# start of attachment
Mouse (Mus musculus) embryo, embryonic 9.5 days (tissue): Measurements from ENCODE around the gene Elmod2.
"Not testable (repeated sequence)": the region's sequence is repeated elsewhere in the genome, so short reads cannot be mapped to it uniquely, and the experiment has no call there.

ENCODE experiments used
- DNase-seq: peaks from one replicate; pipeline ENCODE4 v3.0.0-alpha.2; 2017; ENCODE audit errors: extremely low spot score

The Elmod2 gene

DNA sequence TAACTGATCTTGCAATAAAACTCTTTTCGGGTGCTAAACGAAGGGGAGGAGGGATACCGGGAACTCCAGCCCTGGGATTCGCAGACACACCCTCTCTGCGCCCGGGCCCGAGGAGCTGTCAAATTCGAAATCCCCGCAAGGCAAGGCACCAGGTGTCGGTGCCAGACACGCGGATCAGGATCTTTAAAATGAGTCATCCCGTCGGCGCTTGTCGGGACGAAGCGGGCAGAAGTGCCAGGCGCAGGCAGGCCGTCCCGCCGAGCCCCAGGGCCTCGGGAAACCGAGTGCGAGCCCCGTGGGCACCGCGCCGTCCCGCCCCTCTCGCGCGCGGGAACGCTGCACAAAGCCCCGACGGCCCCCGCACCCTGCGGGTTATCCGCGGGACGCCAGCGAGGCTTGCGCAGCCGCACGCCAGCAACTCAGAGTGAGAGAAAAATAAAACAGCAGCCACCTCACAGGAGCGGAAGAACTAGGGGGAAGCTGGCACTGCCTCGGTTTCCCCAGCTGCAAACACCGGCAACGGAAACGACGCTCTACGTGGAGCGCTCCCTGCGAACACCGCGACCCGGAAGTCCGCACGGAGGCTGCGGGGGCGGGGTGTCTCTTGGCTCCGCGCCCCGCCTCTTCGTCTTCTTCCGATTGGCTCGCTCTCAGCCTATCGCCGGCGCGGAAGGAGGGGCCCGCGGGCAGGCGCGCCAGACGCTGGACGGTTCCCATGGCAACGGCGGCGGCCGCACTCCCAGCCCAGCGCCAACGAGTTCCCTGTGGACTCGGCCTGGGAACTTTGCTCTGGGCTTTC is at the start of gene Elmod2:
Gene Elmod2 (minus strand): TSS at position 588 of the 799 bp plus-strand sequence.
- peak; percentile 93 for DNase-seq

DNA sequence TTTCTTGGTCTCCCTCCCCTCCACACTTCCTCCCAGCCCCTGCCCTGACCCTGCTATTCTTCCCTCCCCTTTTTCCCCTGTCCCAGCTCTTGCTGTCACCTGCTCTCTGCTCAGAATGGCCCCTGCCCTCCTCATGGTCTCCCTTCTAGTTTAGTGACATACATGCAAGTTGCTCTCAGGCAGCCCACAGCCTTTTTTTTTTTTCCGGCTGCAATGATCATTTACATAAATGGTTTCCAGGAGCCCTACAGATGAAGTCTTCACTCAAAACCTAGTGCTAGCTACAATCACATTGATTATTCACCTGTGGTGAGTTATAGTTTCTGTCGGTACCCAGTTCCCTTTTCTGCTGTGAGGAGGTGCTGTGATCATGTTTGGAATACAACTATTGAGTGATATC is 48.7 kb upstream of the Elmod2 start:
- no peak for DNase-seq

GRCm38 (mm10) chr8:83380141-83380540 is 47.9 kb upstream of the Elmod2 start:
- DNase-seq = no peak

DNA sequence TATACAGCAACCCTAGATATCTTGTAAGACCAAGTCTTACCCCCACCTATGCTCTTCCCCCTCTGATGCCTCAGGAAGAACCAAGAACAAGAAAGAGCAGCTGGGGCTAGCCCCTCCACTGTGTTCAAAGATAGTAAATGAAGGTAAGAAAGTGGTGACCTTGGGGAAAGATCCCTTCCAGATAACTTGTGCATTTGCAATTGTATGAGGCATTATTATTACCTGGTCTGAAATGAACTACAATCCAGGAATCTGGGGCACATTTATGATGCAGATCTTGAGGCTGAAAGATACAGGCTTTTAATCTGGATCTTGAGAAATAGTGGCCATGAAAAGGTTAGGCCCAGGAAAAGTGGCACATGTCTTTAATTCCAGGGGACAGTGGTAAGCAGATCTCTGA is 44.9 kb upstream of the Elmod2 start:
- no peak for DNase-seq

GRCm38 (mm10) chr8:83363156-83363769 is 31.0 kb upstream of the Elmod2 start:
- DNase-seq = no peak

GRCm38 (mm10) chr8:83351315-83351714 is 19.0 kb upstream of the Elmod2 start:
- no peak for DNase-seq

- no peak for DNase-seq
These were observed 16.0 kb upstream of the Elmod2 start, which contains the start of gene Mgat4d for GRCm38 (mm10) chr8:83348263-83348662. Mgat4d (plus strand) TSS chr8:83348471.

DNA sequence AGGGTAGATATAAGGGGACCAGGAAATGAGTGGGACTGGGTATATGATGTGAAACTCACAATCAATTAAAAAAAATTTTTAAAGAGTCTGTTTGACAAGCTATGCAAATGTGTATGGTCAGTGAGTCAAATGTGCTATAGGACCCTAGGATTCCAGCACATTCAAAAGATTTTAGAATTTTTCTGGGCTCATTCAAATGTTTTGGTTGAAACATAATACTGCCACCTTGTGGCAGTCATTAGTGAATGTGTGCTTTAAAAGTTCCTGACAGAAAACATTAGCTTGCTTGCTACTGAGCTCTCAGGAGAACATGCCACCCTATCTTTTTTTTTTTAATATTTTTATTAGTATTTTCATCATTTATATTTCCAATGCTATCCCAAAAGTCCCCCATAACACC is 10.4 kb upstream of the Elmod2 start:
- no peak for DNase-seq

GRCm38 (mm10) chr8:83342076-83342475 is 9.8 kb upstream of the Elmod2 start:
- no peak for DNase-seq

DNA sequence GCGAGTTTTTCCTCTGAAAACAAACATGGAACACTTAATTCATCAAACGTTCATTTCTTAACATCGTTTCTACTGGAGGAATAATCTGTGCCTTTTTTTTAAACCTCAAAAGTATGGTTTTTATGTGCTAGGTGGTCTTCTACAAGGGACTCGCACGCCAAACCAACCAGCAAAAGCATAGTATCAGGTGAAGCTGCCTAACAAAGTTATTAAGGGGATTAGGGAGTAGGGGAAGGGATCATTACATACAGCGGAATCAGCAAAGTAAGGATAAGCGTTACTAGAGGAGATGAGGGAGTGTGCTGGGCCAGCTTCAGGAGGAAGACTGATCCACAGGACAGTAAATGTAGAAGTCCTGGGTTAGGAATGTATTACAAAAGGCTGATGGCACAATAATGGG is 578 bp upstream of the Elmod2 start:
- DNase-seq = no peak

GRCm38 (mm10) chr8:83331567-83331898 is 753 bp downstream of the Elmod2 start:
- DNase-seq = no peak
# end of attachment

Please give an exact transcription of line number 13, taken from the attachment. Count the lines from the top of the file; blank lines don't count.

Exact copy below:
DNA sequence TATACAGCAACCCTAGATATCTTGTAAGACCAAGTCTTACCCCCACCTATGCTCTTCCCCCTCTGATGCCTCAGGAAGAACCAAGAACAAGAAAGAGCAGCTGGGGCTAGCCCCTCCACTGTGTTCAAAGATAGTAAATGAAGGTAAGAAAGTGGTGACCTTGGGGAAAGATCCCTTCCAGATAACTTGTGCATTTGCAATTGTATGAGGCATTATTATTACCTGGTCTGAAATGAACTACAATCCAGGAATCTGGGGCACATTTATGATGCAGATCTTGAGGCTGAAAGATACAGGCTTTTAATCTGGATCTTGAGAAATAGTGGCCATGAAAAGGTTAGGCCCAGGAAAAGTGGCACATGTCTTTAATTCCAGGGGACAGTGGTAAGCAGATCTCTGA is 44.9 kb upstream of the Elmod2 start: